They see her and swim close. They open the window.

“I cannot swim,” the sister whispers.

They smile and pull her through the window and into the Bay.


“Guess what it’s about,” she said.

“I don’t know,” I said.

“Yes, you do,” she said.


It was like watching a movie at a 3D theater: you are part of the action, but still removed from it. You feel as if you are in the thick of it, but you know if you take off the glasses you’ll be far, far away. If you keep the glasses on you can pretend whatever is happening is happening to you too, but you have the added comfort of knowing that you’ll be fine, because you are safe in your seat. They aren’t.

A long, handsome one of Them kissed the sister. Not like the father kissed the mother, but gentler. Not wanting anything; giving something.

Now, the sister could breathe underwater. There was no panic in her as she watched the houseboat sink. Past the sparkling green water. Past the grey bluing dark and then darker water. She can’t see it anymore. It is gone. Her family is gone with it.

They swim away with her, at first towing her in their arms, then picking her up because she will not stop looking back at the place where it all disappeared.


“Why did you tell that story?” I asked.

“No one told me I couldn’t,” she said.


Moving Down the Coast: A writer’s thoughts on being tied to place

I only moved away from home in college, and I wasn’t far enough to not go home every break. So, moving all the way down the coast is the first time I’ve moved away from home. That I’m counting.

Writing is a portable endeavor. You can write anywhere; you can write about anything. With the invention of the internet, submitting manuscripts and other work to editors, agents, magazines, anthologies, journals, contests – is easier than ever. You could be a nomad, and somehow eke out a life writing and moving aimlessly or purposefully across continents and oceans. It’s been done.

But this move has prompted me to think about writers’ roots.

I’ve begun this essay five times, losing focus in the details of moving and compensation for homesickness in my descriptions of the place I moved from and the place I moved to, however, those details aren’t important. The question of rootedness is.

Do writers have to have some kind of roots in order to write well? As with most subjective questions – I think it depends on the writer. Even if you’re the restless, non-committal type, I’m sure you’ve got some patterns to your system of living and being (even if it’s just the fact that you don’t stay in one place longer than three days, that would be a pattern). It’s a human thing. Most of us have a source of stability that we cling to, whether it’s a place, a routine or a person. The point of roots, taking the tree as an example, is to anchor/stabilize, and nourish us.

I souper-douper dislike change. I like everything to stay the same because it’s secure and familiar and comfortable. Changing my environment has really shook up how I write. I’m figuring out how to write with intangible roots: routines instead of environment.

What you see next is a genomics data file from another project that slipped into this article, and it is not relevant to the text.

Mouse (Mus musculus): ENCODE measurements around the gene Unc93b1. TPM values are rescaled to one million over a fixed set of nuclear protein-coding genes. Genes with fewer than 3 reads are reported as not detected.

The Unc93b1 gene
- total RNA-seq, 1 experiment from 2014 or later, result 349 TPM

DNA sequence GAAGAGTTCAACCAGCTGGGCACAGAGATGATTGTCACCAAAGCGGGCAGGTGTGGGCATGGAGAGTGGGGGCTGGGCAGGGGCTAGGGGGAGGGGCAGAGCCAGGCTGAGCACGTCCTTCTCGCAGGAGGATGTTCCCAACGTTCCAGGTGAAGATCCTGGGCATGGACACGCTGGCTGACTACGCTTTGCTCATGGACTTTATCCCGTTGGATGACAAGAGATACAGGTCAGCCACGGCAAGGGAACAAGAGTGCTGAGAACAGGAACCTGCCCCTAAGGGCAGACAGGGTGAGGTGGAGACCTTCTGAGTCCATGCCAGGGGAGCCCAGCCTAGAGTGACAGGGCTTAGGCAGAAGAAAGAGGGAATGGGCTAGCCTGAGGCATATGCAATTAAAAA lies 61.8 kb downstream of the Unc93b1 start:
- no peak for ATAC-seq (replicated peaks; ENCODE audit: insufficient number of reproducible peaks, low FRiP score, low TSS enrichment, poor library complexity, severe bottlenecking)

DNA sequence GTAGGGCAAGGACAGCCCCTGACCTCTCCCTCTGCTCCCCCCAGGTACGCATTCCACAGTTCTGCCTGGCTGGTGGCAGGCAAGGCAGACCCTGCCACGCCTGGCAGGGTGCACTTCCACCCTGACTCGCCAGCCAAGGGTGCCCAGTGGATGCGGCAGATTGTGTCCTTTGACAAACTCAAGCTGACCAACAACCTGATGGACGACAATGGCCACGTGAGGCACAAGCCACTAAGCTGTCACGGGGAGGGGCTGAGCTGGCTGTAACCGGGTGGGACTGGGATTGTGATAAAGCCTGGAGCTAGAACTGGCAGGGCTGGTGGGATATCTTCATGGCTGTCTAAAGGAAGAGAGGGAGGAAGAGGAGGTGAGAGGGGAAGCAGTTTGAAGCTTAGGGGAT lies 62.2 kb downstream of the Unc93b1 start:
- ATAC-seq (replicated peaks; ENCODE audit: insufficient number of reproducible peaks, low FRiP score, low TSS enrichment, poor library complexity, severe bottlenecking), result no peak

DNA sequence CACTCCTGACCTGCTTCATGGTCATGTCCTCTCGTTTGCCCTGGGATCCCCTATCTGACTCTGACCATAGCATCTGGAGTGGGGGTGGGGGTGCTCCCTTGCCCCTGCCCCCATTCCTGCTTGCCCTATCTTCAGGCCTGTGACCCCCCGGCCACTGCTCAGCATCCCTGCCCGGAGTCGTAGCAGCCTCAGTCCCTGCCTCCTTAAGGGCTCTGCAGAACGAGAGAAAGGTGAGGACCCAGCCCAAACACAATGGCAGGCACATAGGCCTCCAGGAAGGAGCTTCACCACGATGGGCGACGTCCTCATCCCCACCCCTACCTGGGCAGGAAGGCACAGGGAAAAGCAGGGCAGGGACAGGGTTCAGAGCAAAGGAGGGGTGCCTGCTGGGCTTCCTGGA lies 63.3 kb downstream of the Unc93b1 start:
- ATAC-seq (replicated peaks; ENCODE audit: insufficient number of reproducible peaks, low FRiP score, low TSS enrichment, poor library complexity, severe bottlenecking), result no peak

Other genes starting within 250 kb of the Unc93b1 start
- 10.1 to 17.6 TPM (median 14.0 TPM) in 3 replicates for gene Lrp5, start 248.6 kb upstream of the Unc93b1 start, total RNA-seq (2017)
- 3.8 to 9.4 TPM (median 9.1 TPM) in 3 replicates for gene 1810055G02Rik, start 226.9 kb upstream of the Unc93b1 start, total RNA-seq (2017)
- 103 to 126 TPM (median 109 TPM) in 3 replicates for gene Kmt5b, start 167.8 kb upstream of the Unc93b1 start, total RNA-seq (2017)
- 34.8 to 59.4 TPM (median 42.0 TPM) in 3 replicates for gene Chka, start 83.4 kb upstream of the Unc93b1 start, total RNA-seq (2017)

Most of us need the comfort and security of stability so that we can try new things and reach out for new challenges. When we don’t have anchoring roots, we tend to search out familiar surroundings and situations. I stay at home, I try to find safe footing before I venture out and begin saying yes to new experiences and invitations. I’m cautious in new environments because I don’t like them. Maybe there are people out there who can just go and adapt and still thrive. Pretty sure those people are called extroverts.

Since I’ve placed a higher value on my tangible roots to place, it’s been hard to make intangible roots in other ways. I’m hesitant to make my roots to place again because we’ll move in a year or so and I’ll have to do it all over again.

All that rambling to say: I think the way I write is more dependent on physical place than I thought and I’m having trouble getting words out because I’m not in my usual, familiar comfortable place. This is going to stretch me in ways I didn’t anticipate. I’ll just have to write my way through it~

Command to Self:


This is not an artistic goal, and it isn’t literary or profound, or even really a specific goal. But, it’s the baby-step mark I set out to reach each day.

So, if I do end up getting a few scribbles down on the screen or page, it’s a good day. I give myself a little pat on the back and have some fruit snacks.

Some may say that it helps when you make a vague goal without too high of expectations. I say that that is the lowest of my daily expectations for myself as a writer (As a human, I hope I at least brush my teeth and put on the requisite amounts of clothing before leaving the house). Every time I meet the lowest expectation, I step up to the next one, which is less general, and each level of expectations gets more specific the more I meet the general expectations. It’s a great system. I’m always disappointing myself, and congratulating myself at the same time.

I’ve been finding that the more I read, the more I’m able to write. I was reading some JCO (as Joyce Carol Oates calls herself) today over my lunch break, and I read this following quote and thought: Yes.

“For if you read, you need not become a writer; but if you hope to become a writer, you must read.”


I’m not trying to be existential (this is a word I finally looked up the meaning of, and am still trying to legitimately work it into conversations) in my agreement with a truth universally acknowledged among writers, but I’ve recently begun listening to audio books to supplement my regular page-turning habits. I commute too much and don’t have enough eyelid power to read before bed (in bed; that’s probably the problem.)

I think the audiobooks are making a difference. I can hear the cadence of words more easily and “feel the beat” as it were. In this way, I’m able to ingest more words, and ergo, more words come out. And that’s the goal: to get the words out. Some words. Any words.

To write, I must be full: of words, observations, emotions and experiences. So I spend just as much time living as I do locking myself away to write. Add in reading time and I’m basically spending an estimated tenth of my life, maybe an eighth, writing, while the rest is spent in absorption of Life in order to have something to write about.

It’s thrillingly backward and fulfilling to say that part of my chosen career path is living fully. Unfortunately, they don’t pay people to simply exist…so I have this thing called a day job. That’s what pays at the moment, so the career path is still on its way. It will always be on its way, probably.


See? I met the goal.